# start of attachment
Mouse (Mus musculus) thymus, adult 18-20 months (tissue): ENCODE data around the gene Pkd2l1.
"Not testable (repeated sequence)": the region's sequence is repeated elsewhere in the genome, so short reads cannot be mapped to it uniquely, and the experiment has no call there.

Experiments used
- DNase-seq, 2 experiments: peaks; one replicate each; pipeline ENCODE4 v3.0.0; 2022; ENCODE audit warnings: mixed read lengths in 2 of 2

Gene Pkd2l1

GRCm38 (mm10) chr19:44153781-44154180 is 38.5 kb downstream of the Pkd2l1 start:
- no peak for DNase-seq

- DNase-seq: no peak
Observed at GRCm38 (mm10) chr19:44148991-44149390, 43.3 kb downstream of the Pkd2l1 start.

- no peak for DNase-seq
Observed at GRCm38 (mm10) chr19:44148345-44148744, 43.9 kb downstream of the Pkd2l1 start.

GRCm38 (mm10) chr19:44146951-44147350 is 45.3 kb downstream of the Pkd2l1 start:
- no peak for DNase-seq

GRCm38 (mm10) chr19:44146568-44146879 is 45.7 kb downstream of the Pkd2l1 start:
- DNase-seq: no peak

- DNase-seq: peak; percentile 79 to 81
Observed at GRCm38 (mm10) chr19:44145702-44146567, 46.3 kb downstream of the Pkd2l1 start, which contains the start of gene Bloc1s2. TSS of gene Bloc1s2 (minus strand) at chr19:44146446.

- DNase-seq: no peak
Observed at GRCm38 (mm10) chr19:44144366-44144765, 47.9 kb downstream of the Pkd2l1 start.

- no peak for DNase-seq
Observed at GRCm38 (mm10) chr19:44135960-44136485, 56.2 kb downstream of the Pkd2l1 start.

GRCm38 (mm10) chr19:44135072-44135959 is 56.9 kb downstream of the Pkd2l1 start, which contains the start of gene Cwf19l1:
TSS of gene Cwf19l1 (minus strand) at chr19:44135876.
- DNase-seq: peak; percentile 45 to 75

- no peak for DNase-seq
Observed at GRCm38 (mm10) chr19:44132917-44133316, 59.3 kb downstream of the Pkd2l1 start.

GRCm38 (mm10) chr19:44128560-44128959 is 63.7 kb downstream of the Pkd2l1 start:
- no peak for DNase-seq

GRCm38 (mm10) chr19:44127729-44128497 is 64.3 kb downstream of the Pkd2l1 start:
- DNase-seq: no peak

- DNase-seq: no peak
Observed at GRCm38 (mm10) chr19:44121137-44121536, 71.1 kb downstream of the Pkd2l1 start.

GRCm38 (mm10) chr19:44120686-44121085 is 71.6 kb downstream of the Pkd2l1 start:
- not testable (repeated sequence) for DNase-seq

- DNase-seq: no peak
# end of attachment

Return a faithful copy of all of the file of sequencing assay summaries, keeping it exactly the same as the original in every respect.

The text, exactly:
Mouse (Mus musculus) thymus, adult 18-20 months (tissue): ENCODE data around the gene Pkd2l1.
"Not testable (repeated sequence)": the region's sequence is repeated elsewhere in the genome, so short reads cannot be mapped to it uniquely, and the experiment has no call there.

Experiments used
- DNase-seq, 2 experiments: peaks; one replicate each; pipeline ENCODE4 v3.0.0; 2022; ENCODE audit warnings: mixed read lengths in 2 of 2

Gene Pkd2l1

GRCm38 (mm10) chr19:44153781-44154180 is 38.5 kb downstream of the Pkd2l1 start:
- no peak for DNase-seq

- DNase-seq: no peak
Observed at GRCm38 (mm10) chr19:44148991-44149390, 43.3 kb downstream of the Pkd2l1 start.

- no peak for DNase-seq
Observed at GRCm38 (mm10) chr19:44148345-44148744, 43.9 kb downstream of the Pkd2l1 start.

GRCm38 (mm10) chr19:44146951-44147350 is 45.3 kb downstream of the Pkd2l1 start:
- no peak for DNase-seq

GRCm38 (mm10) chr19:44146568-44146879 is 45.7 kb downstream of the Pkd2l1 start:
- DNase-seq: no peak

- DNase-seq: peak; percentile 79 to 81
Observed at GRCm38 (mm10) chr19:44145702-44146567, 46.3 kb downstream of the Pkd2l1 start, which contains the start of gene Bloc1s2. TSS of gene Bloc1s2 (minus strand) at chr19:44146446.

- DNase-seq: no peak
Observed at GRCm38 (mm10) chr19:44144366-44144765, 47.9 kb downstream of the Pkd2l1 start.

- no peak for DNase-seq
Observed at GRCm38 (mm10) chr19:44135960-44136485, 56.2 kb downstream of the Pkd2l1 start.

GRCm38 (mm10) chr19:44135072-44135959 is 56.9 kb downstream of the Pkd2l1 start, which contains the start of gene Cwf19l1:
TSS of gene Cwf19l1 (minus strand) at chr19:44135876.
- DNase-seq: peak; percentile 45 to 75

- no peak for DNase-seq
Observed at GRCm38 (mm10) chr19:44132917-44133316, 59.3 kb downstream of the Pkd2l1 start.

GRCm38 (mm10) chr19:44128560-44128959 is 63.7 kb downstream of the Pkd2l1 start:
- no peak for DNase-seq

GRCm38 (mm10) chr19:44127729-44128497 is 64.3 kb downstream of the Pkd2l1 start:
- DNase-seq: no peak

- DNase-seq: no peak
Observed at GRCm38 (mm10) chr19:44121137-44121536, 71.1 kb downstream of the Pkd2l1 start.

GRCm38 (mm10) chr19:44120686-44121085 is 71.6 kb downstream of the Pkd2l1 start:
- not testable (repeated sequence) for DNase-seq

- DNase-seq: no peak